Packers free agency preview: Offense
GREEN BAY, Wis. — Compared to the defensive side of the ball, the Green Bay Packers’ offense is relatively set heading into free agency.
The combination of quarterback Aaron Rodgers being in a long-term contract, NFL Offensive Rookie of the Year running back Eddie Lacy having a lot of room to improve, a good group of wide receivers in tow and a solid offensive line gives the Packers’ front office plenty of reasons to feel comfortable with where they’re at.
Not that general manager Ted Thompson is ever likely to use salary cap space on other team’s unrestricted free agents anyway, but at least the offense doesn’t have the holes to fill that the defense does.
Thompson does have to look ahead toward the 2015 offseason, though. That’s when Green Bay’s top two wide receivers, Randall Cobb and Jordy Nelson, would be unrestricted free agents if a deal is not reached before then. The futures of Cobb and Nelson will play a large role in what the Packers decide to do this offseason, as the team would clearly prefer to have extensions in place with both players sooner than later.
This list examines which offensive players the Packers could re-sign, which are likely to sign elsewhere and a couple external free agents Green Bay could potentially explore in free agency. A list of defensive players was posted on Tuesday.
Packers unrestricted free agents:
Tight end Jermichael Finley — Not yet medically cleared from the C-3, C-4 neck fusion surgery that Finley underwent in November 2013, the Packers have a recent history with this injury. It was two years ago that Green Bay’s medical staff wouldn’t clear safety Nick Collins after the same surgery, and he’s been out of the NFL since. That certainly doesn’t mean Finley’s NFL career is over, but it seems unlikely for the Packers to be the team that takes a chance on him after the injury. Most likely outcome: signs elsewhere
Wide receiver James Jones — Jones wants to be back with the Packers, making that point very clear as he cleaned out his locker in early January. But with Jones turning 30 years old at the end of March and Jarrett Boykin seemingly ready to take over the No. 3 receiver role, it likely points in the direction of him not being back in Green Bay. Most likely outcome: signs elsewhere
Fullback John Kuhn — Like Jones, Kuhn talked openly about wanting to remain with the Packers. Kuhn is 31 years old, but his understanding of coach Mike McCarthy’s offense is a value to Green Bay that it obviously isn’t to other teams. It would likely only take somewhere in the range of a one-year, $1.5 million deal to get Kuhn back. Most likely outcome: re-signs with Packers
Center Evan Dietrich-Smith — He’s come a long way since being released by the Packers in 2010, and his first full year as Green Bay’s starting center was fairly good. It would also be beneficial to Rodgers to not have to work with a fourth center in four years. But the Packers have JC Tretter waiting in the wings, and that seems to be the direction that the team is thinking of going in. Most likely outcome: signs elsewhere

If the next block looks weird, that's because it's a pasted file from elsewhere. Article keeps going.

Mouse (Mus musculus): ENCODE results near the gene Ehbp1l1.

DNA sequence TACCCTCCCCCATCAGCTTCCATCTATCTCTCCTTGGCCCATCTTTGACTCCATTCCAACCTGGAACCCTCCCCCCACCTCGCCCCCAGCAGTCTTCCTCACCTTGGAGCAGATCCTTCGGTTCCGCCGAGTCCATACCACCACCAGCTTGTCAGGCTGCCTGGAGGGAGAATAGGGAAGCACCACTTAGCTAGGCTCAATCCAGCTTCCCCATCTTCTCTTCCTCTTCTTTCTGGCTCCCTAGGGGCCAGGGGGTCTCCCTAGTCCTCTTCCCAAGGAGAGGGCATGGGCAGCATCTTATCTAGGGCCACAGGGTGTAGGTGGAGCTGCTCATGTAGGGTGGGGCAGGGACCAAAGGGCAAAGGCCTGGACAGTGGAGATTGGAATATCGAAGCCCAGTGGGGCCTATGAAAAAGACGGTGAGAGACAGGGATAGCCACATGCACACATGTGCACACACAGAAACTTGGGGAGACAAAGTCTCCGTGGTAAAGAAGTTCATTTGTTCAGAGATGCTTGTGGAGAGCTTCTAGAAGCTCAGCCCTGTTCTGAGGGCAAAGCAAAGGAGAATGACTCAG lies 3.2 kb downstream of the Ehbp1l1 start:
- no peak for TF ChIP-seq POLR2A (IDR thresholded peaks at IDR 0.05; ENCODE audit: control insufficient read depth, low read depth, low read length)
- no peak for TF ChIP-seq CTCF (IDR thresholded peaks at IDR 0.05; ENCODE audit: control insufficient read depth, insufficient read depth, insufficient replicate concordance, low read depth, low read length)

Quarterback Matt Flynn — Flynn had his chance to be an NFL starting quarterback two years ago with the Seattle Seahawks. He had another opportunity last season with the Oakland Raiders. Both situations were total failures for Flynn. Both Green Bay and Flynn are better together than the two parties are separate. Most likely outcome: re-signs with Packers
Tight end Andrew Quarless — If Finley is gone, it makes Quarless’ return more likely. And, at age 25, Quarless has some time to still improve. However, Quarless is probably best suited in a situational role in the Packers’ offense and not an every-down type of role. If another team offers him more playing time, he could leave. But, Quarless should have the opportunity to get plenty of snaps with Green Bay, especially if Finley isn’t around. Most likely outcome: re-signs with Packers
Running back James Starks — With Lacy and DuJuan Harris on board, there isn’t much of a need for Starks. Plus, the Packers still need to see what they have in Johnathan Franklin. It’s difficult to see how the 28-year-old Starks fits in with all of that. Most likely outcome: signs elsewhere
Offensive tackle Marshall Newhouse — He got beat out for the right tackle job by Don Barclay in 2013 and didn’t play well in his two late-season starts. Most likely outcome: signs elsewhere
Two notable free agents across the NFL:
Center Alex Mack — Mack was given the transition tag by the Cleveland Browns, which means the Packers would not have to surrender any draft picks to sign him. However, Cleveland could match any offer from Green Bay, so the dollars would have to be high enough to dissuade the Browns. Mack is one of the NFL’s best centers, and at age 28, he still has a few years left to remain at that high level. He’d be a huge upgrade for the Packers at center and would really solidify the offensive line.
Return specialist Devin Hester — McCarthy has been a big Hester fan over the years, well aware of how much game-planning it’s taken twice a year to plan around him. Hester is 31 years old now and just got released by the Chicago Bears, but if Green Bay wants to take a shot on a respected veteran who could serve entirely as a return specialist, the money would probably be low enough to make it feasible for the Packers.
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